About Ingo Walter
Ingo Walter has been based almost all of his professional career at New York University, in a hub-and-spoke strategy that included periods of residency at Insead, the University of Mannheim, the Institute for Southeast Asian Studies in Singapore, IESE in Spain, the University of Western Australia and others.
At NYU he chaired several academic departments, directed the Salomon Center for the Study of Financial Institutions for thirteen years, and served two four-year sentences as Vice Dean of Academic Affairs and more recently Dean of Faculty. For almost 20 years he held a co-appointment at INSEAD. Since 2015 he has been an active Professor Emeritus at Stern.
His early academic and consulting work focused on international trade policy, notably the impact of tariffs and non-tariff barriers on developing country trade and growth. This led to work on trade and the natural environment – how environmental policy developments can be built into the generally accepted models of global production in a book titled International Economics of Pollution (McMillan)1975) – and a Bellagio conference on international trade in recyclables. A bit later he focused on non-market constraints facing foreign direct investment in a co-authored volume Multinationals Under Fire (Wiley, 1980) which covered many of the ESG concerns widely discussed today.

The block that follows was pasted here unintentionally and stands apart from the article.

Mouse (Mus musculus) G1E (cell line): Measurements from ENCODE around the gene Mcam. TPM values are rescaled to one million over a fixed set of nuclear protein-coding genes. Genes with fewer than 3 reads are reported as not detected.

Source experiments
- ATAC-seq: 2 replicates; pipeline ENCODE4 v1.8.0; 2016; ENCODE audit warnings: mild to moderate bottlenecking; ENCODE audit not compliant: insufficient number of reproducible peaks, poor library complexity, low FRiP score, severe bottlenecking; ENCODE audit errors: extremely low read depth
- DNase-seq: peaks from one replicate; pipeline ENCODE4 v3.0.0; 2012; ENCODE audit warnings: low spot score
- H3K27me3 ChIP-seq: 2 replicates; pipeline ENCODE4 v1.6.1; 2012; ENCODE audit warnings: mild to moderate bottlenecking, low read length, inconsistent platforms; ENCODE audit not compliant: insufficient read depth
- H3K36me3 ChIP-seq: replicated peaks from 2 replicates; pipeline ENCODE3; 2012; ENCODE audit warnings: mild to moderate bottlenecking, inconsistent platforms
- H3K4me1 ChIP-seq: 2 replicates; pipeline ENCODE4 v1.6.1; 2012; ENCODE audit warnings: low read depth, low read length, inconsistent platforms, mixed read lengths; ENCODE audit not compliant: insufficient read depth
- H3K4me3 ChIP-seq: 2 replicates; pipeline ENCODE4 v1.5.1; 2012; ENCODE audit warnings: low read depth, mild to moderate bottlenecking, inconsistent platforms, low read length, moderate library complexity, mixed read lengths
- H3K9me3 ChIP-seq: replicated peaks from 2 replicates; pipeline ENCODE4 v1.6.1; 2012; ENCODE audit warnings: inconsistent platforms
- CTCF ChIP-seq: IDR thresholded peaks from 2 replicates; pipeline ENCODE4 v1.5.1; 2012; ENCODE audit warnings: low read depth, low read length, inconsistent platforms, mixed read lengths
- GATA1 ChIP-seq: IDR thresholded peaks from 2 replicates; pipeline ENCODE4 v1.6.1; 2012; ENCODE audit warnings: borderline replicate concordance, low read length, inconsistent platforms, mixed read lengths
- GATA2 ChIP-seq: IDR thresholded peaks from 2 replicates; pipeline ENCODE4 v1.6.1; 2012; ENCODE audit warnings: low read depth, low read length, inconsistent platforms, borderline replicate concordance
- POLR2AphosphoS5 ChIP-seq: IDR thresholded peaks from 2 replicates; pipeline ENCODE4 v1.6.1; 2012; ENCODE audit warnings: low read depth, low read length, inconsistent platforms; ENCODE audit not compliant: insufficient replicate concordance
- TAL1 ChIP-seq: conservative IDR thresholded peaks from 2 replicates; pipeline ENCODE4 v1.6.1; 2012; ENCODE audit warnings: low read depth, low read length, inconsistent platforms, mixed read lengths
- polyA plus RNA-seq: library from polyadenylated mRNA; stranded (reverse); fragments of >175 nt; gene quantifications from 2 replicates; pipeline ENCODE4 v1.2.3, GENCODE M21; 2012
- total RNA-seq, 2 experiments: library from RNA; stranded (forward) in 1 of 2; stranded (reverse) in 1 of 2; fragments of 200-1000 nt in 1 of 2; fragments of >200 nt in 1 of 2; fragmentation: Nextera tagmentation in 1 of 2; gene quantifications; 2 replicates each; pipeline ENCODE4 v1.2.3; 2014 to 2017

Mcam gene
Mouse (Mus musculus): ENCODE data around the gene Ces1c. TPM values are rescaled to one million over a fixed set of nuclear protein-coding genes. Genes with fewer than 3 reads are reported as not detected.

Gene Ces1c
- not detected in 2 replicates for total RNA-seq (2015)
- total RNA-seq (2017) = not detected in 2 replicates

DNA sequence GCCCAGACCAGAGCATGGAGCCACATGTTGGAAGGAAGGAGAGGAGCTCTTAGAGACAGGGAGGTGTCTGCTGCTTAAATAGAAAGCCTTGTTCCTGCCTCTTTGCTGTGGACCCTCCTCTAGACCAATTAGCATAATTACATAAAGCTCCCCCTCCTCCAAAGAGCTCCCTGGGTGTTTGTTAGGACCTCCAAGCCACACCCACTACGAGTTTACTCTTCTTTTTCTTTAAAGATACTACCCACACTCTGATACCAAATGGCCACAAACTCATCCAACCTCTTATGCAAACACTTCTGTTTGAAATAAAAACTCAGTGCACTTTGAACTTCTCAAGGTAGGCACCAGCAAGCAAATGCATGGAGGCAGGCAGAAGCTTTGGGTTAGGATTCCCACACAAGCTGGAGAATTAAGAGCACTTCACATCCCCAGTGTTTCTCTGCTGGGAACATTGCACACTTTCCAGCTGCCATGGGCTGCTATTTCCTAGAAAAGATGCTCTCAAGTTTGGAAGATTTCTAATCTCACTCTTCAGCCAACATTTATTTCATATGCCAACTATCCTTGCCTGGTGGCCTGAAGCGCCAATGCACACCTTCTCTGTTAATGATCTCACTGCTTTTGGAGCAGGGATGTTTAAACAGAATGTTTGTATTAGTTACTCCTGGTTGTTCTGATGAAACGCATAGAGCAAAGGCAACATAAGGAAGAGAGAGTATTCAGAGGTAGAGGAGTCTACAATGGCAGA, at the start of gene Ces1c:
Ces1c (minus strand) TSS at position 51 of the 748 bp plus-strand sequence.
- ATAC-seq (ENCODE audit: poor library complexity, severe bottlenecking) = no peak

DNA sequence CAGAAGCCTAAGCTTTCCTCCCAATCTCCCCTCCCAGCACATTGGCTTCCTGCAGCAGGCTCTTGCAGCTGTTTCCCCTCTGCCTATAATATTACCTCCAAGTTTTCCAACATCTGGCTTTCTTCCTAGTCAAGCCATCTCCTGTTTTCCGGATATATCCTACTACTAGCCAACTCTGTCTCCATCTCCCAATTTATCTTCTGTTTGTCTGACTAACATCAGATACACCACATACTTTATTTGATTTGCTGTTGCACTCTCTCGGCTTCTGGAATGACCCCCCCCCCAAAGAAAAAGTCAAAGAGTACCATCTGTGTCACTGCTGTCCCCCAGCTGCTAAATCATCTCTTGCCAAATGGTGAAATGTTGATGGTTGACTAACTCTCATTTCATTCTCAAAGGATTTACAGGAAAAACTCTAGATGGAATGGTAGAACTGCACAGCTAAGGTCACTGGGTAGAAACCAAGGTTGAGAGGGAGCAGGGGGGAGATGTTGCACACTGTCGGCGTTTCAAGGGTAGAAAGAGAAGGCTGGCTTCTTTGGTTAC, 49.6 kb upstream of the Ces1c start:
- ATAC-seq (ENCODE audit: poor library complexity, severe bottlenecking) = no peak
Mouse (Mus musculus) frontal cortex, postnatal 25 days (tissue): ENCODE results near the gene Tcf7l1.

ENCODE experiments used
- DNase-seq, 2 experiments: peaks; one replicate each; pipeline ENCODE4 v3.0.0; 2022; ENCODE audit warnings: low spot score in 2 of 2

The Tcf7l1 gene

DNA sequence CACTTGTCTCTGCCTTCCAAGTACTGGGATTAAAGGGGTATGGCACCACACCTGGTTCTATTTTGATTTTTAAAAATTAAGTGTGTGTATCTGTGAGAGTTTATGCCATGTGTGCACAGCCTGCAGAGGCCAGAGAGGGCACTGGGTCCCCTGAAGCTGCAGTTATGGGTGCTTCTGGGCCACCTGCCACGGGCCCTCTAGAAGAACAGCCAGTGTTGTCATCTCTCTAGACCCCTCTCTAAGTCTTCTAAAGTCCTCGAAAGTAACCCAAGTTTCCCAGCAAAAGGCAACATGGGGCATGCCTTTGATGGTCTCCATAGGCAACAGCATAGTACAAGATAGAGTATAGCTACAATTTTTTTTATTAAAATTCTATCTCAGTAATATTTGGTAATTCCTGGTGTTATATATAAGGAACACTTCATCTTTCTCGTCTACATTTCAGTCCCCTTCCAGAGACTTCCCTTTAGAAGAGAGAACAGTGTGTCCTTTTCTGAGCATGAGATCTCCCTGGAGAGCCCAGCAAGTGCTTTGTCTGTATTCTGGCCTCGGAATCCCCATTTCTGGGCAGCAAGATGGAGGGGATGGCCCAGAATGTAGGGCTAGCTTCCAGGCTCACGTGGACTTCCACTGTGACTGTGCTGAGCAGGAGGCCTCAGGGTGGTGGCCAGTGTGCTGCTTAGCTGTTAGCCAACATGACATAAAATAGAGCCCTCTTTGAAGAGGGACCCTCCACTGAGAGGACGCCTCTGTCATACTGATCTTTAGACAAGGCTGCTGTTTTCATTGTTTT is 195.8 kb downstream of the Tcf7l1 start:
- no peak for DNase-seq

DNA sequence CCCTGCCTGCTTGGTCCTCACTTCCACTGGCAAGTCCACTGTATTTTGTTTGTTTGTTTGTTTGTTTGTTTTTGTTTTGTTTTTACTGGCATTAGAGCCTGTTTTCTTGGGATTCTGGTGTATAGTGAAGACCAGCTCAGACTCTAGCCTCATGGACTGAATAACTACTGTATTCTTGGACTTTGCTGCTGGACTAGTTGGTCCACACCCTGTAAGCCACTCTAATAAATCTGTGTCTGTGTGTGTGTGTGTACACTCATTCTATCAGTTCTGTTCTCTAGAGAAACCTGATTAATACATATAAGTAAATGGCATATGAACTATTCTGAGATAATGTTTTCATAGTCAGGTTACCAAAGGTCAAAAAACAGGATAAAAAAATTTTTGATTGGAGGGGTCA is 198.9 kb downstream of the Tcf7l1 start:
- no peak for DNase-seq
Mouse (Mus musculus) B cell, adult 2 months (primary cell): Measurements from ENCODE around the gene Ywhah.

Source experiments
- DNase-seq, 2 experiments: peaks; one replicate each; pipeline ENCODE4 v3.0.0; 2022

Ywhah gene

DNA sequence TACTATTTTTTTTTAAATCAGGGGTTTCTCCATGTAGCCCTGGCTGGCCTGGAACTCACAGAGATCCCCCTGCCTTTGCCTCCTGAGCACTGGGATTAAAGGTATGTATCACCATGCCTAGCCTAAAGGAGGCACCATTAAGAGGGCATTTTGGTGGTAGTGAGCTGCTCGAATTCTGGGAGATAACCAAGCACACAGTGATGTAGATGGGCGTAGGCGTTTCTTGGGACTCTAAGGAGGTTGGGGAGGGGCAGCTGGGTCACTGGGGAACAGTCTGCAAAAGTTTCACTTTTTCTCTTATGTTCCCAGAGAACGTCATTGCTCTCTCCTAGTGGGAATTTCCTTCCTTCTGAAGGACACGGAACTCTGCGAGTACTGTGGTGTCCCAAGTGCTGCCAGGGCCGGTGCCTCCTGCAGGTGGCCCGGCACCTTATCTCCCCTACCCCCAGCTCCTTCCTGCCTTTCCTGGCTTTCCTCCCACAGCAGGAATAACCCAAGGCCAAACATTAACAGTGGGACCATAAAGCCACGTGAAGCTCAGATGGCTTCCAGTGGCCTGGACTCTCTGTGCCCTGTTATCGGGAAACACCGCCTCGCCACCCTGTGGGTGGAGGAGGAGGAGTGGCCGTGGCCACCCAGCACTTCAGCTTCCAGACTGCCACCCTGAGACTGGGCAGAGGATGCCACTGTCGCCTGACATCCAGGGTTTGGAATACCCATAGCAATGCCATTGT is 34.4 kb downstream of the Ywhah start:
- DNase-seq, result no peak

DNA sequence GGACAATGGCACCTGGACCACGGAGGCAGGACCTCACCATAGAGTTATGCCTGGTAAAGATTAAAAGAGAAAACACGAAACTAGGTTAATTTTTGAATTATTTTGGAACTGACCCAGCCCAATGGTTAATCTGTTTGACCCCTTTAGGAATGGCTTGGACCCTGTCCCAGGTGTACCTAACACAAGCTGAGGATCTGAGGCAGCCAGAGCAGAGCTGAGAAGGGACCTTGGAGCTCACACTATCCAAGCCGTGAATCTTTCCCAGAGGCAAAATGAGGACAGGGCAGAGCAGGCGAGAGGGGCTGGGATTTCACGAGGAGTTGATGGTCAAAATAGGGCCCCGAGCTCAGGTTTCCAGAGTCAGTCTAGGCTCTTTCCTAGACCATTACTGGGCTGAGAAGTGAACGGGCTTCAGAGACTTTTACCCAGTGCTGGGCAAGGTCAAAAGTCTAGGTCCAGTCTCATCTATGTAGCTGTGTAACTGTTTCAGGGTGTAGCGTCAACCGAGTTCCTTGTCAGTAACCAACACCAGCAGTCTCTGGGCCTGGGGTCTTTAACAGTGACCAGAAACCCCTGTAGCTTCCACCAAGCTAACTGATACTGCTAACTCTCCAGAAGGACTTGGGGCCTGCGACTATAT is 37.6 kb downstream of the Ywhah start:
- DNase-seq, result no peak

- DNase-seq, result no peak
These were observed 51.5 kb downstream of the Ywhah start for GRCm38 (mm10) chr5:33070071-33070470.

The focus on trade and investment led him naturally to market-access issues in the financial services industry, and an effort to understand the structure, conduct and performance of its main functional pillars – commercial banking, securities, insurance and asset management – in all their complexity considered in Street Smarts (Harvard Business School Press, 1997).
The work had both firm-specific and public policy dimensions, including systemic and firm-specific risk control issues and problems that surfaced in the Global Financial Crisis. This included a major NYU faculty team effort on crisis forensics and remediation to achieve a sustainable balance between financial efficiency and stability. Most recently he has been engaged in a multi-disciplinary study of infrastructure finance, as well as extending his work on reputational risk.
Ingo has served on a number of boards, currently the Board of Directors of the National Bureau of Economic Research, and has advised various industrial and financial firms and government agencies.